I’m not talking a full fitness regime covering a dozen disciplines for an hour a day, six days a week. Just get off your arse occasionally. Find something you enjoy doing; walking, running, football, tennis, badminton, golf, whatever. There are a plethora of sports out there to choose from. You can use the time to think by going walking (I’m not talking ambling about, but something with some distance and a little pace) or jogging, get in a social event by playing a team game, or indulge a passion. Me, I play football. I don’t play that often, but every little helps, as long as you get your heart rate up (the higher the better, within reason). It’ll increase your circulation, up your body temperature (for a time), help you burn off excess weight, increase your self-esteem and give you an endorphin rush. Bizarrely, it’ll also help you relax.

Stress seems to be a foregone conclusion in the office these days. Every HR department seems to be issuing leaflets and advice on how to deal with it. Unfortunately, it’s only the individual who can stop it becoming a problem. You can try exercises, breathing regimes, stroking pleasure centres (no getting any funny ideas, and yours only) and all that if you want. Something to think about is what would happen if you didn’t meet that deadline, if you didn’t do your job, if you made a mistake. There are very few professions where people’s lives are on the line and if nobody is going to die should you fail, then what is there to worry about? Generally, the worst that’ll happen is you’ll get yelled at, possibly fired. In extreme cases, the company may miss a deadline or deal, not get a contract and go under, dumping you and everyone else out of work. That’s an extreme case, but even so, what happens? Everyone goes off and gets another job. The world still continues to turn, the sun still rises and sets, nobody died, so really, what is there to worry about?

Another thing to remember is to ask for help. Some people try and carry too big a burden on their own. Don’t be afraid to put your hand in the air and shout for help. You may think that no one can help you, that you have to do it alone, but there are usually tasks other people can help you with (like photocopying or phoning around) so that you can remain focused on the stuff you need to do. Tell people if you’re struggling (tell the right people, don’t whinge to your co-workers if they’re in the same boat), let them know well in advance and they can help, tell them an hour before the deadline and they can’t.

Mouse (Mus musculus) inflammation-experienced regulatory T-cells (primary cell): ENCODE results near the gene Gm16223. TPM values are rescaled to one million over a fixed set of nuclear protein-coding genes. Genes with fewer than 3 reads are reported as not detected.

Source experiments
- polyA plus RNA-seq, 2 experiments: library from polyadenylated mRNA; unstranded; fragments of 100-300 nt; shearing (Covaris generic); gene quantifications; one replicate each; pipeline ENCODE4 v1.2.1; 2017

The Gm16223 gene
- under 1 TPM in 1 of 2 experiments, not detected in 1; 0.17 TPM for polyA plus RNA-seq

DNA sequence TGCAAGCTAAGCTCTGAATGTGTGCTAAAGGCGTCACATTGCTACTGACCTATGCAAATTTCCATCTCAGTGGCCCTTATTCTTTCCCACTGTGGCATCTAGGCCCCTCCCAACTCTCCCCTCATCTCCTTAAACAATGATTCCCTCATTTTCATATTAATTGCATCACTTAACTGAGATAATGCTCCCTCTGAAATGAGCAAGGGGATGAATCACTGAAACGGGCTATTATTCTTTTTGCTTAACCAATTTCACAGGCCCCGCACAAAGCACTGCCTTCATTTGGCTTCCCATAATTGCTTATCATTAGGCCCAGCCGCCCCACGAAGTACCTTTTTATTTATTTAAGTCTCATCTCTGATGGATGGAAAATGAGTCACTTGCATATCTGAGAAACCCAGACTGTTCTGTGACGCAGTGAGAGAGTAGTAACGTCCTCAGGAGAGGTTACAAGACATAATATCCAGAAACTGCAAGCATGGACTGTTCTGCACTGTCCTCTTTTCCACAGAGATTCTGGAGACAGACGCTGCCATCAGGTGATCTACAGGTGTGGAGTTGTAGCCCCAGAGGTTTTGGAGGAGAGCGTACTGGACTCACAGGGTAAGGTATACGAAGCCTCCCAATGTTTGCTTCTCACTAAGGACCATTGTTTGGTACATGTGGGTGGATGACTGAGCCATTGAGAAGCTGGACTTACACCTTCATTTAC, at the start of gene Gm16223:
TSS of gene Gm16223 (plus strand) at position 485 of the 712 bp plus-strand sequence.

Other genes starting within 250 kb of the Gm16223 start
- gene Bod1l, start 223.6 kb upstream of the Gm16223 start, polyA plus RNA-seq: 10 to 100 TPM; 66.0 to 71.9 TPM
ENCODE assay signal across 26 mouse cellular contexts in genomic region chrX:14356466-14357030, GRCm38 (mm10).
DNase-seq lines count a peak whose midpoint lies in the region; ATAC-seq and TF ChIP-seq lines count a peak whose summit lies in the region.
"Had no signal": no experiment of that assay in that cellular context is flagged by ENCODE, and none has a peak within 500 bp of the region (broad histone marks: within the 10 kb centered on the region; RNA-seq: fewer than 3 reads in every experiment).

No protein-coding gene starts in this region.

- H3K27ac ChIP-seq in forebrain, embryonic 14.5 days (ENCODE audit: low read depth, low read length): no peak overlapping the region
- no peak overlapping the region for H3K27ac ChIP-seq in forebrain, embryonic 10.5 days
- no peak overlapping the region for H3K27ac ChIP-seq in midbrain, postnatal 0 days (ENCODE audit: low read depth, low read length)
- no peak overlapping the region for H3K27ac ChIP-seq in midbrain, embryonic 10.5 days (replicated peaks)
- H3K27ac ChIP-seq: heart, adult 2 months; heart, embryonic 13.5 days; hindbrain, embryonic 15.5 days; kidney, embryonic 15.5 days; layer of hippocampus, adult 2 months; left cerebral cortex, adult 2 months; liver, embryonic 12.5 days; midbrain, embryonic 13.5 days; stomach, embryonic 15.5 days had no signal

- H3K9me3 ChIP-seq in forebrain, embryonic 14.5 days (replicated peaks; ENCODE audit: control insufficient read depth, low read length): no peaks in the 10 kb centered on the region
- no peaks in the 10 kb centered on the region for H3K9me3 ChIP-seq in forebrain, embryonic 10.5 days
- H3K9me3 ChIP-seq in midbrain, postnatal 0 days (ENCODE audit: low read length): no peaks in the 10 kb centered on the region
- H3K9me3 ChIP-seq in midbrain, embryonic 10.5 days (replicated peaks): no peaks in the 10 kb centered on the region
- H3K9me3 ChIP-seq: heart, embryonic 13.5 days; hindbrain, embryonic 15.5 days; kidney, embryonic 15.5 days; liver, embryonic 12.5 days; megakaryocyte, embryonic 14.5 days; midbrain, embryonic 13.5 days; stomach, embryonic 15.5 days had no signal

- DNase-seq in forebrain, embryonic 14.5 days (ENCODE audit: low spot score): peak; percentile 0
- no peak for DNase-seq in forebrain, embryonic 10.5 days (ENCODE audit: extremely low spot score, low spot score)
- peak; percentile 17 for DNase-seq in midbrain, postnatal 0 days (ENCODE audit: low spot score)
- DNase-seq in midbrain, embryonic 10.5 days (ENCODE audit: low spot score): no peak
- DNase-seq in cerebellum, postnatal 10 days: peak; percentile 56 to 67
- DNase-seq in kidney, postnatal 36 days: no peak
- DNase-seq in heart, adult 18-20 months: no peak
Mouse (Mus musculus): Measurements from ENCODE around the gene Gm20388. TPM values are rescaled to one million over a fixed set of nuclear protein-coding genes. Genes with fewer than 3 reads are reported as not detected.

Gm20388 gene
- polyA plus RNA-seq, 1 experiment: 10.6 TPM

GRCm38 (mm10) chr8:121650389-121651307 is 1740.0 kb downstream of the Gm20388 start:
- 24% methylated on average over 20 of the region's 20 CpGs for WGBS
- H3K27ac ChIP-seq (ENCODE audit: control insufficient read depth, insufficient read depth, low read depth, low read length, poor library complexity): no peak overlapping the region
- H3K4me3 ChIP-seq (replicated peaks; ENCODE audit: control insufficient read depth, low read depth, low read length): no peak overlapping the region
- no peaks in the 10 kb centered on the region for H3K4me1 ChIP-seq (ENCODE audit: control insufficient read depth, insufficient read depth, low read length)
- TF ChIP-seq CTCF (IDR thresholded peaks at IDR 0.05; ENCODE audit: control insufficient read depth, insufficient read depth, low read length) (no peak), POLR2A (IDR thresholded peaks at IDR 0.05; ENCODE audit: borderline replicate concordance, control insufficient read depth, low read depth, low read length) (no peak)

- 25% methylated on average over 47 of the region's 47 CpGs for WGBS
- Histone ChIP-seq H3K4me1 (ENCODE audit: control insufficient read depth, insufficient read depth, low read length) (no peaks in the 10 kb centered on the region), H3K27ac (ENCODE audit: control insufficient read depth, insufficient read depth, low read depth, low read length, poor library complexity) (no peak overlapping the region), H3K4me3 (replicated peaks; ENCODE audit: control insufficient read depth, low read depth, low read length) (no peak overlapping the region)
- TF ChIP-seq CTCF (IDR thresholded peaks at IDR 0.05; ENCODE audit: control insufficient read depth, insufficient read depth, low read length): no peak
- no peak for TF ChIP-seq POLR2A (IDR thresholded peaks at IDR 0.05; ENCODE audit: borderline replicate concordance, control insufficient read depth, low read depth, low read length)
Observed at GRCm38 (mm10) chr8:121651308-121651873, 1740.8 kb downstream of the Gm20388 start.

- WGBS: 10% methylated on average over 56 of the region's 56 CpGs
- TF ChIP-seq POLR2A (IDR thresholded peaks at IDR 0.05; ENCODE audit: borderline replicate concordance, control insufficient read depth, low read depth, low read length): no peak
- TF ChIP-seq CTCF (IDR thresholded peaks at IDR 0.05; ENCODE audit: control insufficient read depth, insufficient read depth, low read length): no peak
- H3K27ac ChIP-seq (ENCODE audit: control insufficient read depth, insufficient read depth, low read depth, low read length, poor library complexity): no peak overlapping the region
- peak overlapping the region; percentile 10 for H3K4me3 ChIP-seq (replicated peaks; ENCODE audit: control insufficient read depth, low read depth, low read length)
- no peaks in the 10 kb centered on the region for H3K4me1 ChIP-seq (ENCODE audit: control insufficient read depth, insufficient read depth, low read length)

It may sound bizarre, but taking time out every hour, to wander off and get a coffee, grab a smoke (if you smoke, which isn’t good for your health, at all), even to just sit back and shut your eyes is actually more productive than working flat-out the entire time. A 10 minute break every hour will actually increase your efficiency, and help reduce stress. Change what you’re doing, go and talk to someone about something not related to work, read a book or magazine. You may get some funny looks, but explain yourself and people will understand.

Personally, I believe that the Brits don’t go to psychologists as often as people in the US do (at least, according to their media) because we have a pub culture. I don’t mean we all head out and get lashed every week, but we meet friends and head off to a pub to sit down and talk about things. It’s a great time to sit and moan about work, and listen to your friends moan about work. Voicing your concerns and annoyances is a good way of dealing with them, bottling them up can have very negative effects on your psyche. Pouring out how you feel about something, putting it into words, helps you confront and deal with the issue. Sharing advice with friends isn’t necessary, they’re often not looking for answers, just a sympathetic ear who is prepared to listen.

You can guarantee, now that I’ve written this, I’ll be off ill. One last point I would like to add is that you should definitely wash your hands after using the toilet, you dirty people. Anyway, this has expanded into a rather larger entry than I was intending, to sum up, I wanted to emphasize the following as yhr key things that I think help me stay healthy.

This isn’t rocket science. You don’t need a book by a doctor with a PhD to work this out, they’re mainly common sense items, so there’s no excuse from now on.